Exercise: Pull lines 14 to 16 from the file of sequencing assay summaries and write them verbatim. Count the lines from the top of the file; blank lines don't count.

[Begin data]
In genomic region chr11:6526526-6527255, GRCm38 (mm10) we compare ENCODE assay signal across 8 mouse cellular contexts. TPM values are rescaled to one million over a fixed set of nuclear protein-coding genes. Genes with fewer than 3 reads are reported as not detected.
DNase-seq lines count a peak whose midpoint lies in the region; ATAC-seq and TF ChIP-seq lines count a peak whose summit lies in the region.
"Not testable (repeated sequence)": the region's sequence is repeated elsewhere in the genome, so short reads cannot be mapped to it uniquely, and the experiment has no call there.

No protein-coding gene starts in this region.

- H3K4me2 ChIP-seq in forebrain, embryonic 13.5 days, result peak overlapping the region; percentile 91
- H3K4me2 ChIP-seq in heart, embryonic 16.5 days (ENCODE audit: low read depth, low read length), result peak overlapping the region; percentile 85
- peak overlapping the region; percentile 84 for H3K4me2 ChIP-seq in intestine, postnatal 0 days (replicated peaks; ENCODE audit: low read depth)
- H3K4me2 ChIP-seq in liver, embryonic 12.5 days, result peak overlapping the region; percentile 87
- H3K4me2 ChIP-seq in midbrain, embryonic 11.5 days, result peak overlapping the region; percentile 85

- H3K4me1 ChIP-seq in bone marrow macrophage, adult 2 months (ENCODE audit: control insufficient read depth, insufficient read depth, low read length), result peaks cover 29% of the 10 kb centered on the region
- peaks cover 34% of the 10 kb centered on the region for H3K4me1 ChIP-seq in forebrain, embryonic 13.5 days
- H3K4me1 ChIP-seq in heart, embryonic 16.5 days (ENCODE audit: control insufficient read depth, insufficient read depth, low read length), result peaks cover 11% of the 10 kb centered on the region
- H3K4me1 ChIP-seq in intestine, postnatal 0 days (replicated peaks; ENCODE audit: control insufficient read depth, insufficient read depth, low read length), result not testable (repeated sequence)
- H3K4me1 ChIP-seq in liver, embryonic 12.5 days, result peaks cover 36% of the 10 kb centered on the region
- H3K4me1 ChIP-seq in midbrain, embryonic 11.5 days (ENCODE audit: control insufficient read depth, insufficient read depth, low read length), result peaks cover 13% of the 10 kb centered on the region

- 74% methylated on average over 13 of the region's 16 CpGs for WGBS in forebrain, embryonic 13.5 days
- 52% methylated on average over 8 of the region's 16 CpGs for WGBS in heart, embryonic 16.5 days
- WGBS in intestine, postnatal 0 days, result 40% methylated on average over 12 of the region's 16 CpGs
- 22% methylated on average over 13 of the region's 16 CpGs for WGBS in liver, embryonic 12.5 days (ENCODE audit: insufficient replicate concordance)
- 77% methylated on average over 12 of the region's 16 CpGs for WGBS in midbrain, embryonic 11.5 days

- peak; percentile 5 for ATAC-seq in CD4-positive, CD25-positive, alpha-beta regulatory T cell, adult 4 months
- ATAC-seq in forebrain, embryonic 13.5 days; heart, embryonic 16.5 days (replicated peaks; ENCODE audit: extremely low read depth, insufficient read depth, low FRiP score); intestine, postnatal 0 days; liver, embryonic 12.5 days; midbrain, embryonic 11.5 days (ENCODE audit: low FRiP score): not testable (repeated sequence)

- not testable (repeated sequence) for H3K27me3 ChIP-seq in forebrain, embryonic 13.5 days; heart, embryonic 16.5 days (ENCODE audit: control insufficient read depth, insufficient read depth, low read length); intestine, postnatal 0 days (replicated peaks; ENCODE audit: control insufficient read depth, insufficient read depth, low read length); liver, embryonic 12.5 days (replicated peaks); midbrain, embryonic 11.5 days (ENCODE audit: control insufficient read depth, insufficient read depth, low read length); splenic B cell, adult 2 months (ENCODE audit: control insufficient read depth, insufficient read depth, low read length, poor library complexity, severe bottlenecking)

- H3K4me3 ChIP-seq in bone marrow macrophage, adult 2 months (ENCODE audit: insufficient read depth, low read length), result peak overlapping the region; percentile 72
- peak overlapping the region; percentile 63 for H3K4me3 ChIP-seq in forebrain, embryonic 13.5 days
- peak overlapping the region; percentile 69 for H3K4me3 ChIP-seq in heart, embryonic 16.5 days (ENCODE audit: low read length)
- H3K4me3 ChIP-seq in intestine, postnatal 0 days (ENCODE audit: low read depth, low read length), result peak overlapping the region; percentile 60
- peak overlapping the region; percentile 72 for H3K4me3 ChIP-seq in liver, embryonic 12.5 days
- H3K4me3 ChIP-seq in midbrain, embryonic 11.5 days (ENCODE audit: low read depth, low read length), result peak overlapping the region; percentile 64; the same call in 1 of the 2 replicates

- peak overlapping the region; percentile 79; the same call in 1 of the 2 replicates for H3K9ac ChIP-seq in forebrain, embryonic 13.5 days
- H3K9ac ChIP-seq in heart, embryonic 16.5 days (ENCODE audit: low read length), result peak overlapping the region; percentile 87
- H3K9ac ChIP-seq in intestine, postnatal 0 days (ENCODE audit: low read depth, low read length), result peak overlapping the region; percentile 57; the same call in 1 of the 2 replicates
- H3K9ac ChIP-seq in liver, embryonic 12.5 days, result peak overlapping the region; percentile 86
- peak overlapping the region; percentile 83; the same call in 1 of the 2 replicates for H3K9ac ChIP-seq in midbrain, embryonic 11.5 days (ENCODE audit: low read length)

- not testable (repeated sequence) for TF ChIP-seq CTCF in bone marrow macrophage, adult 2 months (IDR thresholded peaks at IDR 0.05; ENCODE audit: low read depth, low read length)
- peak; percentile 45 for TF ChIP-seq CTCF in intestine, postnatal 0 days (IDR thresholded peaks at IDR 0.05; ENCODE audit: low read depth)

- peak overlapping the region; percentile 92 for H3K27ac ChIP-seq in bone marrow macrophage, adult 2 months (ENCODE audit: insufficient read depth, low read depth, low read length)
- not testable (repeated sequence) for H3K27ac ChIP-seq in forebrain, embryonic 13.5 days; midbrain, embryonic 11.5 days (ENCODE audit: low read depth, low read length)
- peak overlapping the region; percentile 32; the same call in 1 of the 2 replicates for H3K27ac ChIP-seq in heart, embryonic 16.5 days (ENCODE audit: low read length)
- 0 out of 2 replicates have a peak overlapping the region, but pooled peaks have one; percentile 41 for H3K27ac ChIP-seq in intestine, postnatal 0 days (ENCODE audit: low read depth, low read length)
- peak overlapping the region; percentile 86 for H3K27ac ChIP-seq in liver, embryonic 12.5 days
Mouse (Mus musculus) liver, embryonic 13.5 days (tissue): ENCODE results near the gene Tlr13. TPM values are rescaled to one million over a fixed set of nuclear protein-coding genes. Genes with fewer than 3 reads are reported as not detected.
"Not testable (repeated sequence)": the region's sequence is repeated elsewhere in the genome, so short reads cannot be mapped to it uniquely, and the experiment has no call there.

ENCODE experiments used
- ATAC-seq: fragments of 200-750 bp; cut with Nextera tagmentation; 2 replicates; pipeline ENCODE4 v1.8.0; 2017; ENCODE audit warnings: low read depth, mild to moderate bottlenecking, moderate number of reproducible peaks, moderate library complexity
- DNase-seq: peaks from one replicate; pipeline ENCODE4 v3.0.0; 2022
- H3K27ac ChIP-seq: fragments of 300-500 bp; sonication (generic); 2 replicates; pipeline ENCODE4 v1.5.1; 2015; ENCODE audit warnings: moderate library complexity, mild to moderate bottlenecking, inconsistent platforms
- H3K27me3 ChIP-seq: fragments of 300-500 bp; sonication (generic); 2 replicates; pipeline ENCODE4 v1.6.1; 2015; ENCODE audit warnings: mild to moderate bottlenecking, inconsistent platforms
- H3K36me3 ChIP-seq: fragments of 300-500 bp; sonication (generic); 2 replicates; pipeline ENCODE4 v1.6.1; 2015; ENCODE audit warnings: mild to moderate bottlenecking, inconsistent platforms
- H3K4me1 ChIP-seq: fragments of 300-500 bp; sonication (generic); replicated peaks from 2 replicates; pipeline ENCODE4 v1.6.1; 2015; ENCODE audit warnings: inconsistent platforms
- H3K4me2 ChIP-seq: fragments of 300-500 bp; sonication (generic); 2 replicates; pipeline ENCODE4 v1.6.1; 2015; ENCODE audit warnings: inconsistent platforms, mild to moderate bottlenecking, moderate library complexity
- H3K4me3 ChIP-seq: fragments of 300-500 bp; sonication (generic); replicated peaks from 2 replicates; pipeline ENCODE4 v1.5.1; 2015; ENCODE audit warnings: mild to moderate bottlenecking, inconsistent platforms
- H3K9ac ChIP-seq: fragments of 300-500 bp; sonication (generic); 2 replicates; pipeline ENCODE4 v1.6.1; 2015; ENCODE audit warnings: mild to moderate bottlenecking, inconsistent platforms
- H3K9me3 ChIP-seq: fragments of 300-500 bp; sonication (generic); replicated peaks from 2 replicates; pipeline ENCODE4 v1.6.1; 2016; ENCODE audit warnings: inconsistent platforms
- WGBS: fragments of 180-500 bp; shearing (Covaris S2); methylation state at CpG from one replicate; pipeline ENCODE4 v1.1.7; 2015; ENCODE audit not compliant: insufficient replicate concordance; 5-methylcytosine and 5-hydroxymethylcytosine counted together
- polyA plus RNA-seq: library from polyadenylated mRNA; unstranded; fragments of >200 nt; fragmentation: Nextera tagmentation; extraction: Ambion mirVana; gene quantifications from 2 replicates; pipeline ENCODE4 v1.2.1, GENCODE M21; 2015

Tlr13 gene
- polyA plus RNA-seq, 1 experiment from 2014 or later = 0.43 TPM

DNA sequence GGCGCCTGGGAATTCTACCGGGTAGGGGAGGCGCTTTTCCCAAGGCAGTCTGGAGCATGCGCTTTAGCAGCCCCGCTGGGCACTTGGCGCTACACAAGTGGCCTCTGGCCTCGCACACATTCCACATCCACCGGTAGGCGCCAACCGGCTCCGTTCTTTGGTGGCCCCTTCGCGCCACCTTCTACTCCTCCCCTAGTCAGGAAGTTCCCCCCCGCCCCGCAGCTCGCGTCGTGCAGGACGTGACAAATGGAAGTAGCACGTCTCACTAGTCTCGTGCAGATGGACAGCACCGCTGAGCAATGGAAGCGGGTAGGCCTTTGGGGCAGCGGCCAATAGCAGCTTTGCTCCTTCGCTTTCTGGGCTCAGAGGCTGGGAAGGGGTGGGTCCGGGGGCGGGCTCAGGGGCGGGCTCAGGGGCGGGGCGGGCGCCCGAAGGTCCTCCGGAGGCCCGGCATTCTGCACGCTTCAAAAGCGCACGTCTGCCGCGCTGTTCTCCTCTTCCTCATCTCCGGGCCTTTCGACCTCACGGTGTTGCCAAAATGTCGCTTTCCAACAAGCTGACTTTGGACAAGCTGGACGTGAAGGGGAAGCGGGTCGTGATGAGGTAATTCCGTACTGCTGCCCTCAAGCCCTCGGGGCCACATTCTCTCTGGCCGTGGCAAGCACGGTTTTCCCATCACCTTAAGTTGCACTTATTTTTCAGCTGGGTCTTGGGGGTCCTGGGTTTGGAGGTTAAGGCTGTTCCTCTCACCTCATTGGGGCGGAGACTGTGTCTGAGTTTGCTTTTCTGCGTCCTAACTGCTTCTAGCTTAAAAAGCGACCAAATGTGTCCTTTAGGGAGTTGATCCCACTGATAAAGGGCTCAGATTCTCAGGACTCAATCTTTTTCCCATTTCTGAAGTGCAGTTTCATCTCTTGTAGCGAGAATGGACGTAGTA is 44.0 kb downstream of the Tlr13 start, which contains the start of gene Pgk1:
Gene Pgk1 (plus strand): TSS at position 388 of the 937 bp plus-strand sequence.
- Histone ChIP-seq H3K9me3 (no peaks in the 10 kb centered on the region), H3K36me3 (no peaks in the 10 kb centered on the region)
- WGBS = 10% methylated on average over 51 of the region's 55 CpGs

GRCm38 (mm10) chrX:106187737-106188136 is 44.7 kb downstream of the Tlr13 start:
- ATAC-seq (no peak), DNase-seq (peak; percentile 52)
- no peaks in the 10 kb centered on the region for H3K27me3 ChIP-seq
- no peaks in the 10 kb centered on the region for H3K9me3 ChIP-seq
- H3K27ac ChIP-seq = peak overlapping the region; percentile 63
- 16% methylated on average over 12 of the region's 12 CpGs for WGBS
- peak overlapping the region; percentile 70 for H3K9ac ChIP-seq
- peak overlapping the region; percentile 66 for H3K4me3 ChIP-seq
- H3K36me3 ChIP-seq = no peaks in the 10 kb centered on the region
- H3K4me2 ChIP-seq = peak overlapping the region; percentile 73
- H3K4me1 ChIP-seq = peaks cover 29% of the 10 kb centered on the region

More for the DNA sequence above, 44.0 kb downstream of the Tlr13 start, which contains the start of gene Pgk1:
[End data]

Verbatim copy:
- H3K4me1 ChIP-seq in liver, embryonic 12.5 days, result peaks cover 36% of the 10 kb centered on the region
- H3K4me1 ChIP-seq in midbrain, embryonic 11.5 days (ENCODE audit: control insufficient read depth, insufficient read depth, low read length), result peaks cover 13% of the 10 kb centered on the region

- 74% methylated on average over 13 of the region's 16 CpGs for WGBS in forebrain, embryonic 13.5 days